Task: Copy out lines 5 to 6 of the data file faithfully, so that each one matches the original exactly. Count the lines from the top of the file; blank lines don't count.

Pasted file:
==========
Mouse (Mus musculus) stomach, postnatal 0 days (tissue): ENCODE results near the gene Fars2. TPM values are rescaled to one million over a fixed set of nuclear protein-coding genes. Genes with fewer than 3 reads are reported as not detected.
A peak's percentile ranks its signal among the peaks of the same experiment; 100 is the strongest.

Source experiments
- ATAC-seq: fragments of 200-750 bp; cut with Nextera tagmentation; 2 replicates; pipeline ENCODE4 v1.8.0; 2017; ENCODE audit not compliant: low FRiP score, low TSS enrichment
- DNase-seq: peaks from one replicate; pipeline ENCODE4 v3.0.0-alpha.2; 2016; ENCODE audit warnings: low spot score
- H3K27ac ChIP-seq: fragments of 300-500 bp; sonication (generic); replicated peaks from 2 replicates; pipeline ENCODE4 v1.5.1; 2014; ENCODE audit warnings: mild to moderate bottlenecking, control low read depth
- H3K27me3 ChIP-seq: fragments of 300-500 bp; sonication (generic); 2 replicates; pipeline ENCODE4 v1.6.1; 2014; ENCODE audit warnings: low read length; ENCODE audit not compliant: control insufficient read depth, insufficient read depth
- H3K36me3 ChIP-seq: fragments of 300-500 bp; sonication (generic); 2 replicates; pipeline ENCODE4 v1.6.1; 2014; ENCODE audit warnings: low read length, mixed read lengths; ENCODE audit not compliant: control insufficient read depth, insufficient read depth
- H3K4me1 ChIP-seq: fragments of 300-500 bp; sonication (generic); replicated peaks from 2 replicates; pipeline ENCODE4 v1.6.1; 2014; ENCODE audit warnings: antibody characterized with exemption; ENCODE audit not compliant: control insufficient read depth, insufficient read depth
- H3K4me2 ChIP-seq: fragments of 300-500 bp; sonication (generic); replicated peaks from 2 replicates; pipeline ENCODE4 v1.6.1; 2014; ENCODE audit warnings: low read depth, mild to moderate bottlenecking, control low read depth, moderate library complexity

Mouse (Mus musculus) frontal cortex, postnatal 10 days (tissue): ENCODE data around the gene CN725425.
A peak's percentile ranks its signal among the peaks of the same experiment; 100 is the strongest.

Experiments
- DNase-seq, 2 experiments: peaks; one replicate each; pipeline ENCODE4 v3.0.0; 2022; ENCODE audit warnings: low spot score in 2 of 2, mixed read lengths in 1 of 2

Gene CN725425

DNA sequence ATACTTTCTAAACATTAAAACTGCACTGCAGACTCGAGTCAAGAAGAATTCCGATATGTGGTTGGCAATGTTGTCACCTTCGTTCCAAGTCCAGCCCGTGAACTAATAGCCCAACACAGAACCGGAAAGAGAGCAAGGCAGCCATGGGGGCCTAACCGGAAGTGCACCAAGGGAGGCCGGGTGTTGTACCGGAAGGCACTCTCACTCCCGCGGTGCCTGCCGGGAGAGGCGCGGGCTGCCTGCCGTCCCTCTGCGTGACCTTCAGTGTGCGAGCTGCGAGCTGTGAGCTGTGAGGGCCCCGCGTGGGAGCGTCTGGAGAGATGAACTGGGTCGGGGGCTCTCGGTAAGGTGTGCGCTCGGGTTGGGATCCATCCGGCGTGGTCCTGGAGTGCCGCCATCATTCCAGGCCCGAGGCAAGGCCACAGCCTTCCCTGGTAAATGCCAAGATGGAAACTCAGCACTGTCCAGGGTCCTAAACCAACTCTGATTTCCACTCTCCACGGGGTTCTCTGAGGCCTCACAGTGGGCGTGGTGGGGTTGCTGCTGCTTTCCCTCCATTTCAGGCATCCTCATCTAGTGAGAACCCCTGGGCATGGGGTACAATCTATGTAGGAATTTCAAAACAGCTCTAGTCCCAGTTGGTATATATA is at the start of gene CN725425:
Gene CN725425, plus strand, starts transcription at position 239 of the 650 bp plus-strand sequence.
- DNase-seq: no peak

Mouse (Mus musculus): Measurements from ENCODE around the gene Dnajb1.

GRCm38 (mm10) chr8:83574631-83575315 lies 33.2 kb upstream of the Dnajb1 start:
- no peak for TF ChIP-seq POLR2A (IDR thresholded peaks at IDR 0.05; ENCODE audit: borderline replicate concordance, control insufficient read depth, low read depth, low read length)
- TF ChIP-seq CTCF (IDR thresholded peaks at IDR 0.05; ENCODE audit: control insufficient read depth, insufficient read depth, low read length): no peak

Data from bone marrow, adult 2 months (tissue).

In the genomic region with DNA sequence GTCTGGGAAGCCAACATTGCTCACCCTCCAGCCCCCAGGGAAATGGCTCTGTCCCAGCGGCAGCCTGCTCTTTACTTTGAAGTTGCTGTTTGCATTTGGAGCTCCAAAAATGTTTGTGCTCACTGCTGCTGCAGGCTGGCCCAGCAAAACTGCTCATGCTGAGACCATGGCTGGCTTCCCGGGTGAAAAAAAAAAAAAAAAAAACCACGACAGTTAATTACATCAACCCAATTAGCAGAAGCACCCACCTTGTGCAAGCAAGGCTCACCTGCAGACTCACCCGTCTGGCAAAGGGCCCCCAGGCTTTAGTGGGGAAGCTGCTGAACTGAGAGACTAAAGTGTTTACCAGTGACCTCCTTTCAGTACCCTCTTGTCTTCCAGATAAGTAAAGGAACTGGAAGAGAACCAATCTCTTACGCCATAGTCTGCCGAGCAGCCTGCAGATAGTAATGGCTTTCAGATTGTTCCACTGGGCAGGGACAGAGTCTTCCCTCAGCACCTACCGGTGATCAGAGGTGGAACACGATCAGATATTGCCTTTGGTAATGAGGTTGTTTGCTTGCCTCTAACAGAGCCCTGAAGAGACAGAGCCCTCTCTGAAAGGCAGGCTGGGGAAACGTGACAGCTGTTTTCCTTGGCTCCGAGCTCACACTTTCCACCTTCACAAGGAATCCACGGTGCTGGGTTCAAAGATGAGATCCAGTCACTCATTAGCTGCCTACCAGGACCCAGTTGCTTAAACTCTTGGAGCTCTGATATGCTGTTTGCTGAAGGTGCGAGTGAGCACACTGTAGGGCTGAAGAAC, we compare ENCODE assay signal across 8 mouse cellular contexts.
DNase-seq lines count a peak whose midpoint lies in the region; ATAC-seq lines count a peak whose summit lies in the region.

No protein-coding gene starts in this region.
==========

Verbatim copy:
- DNase-seq: peaks from one replicate; pipeline ENCODE4 v3.0.0-alpha.2; 2016; ENCODE audit warnings: low spot score
- H3K27ac ChIP-seq: fragments of 300-500 bp; sonication (generic); replicated peaks from 2 replicates; pipeline ENCODE4 v1.5.1; 2014; ENCODE audit warnings: mild to moderate bottlenecking, control low read depth